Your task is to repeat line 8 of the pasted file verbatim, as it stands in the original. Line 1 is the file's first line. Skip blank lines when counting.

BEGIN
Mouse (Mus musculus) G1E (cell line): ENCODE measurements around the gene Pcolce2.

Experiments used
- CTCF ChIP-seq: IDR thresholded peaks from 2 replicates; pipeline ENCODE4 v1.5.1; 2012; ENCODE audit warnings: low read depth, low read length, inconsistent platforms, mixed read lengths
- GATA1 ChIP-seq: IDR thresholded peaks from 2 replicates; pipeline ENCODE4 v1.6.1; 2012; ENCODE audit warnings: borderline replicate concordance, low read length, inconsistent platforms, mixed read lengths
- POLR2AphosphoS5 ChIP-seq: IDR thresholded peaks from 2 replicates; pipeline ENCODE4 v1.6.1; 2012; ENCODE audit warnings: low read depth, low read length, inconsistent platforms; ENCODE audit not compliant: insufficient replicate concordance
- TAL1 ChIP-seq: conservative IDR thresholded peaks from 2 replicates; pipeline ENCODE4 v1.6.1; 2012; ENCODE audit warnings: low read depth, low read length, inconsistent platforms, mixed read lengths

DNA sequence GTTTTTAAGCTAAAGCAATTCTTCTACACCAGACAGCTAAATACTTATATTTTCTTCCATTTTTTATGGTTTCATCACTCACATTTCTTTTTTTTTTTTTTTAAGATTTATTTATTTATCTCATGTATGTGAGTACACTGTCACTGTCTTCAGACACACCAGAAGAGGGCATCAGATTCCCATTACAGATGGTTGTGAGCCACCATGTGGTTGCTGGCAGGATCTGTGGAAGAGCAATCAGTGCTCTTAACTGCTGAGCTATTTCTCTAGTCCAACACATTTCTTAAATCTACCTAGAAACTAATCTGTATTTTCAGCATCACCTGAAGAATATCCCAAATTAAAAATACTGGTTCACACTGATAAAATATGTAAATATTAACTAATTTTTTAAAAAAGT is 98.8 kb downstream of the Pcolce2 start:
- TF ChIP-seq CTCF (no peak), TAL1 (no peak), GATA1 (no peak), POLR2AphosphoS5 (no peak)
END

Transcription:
- TF ChIP-seq CTCF (no peak), TAL1 (no peak), GATA1 (no peak), POLR2AphosphoS5 (no peak)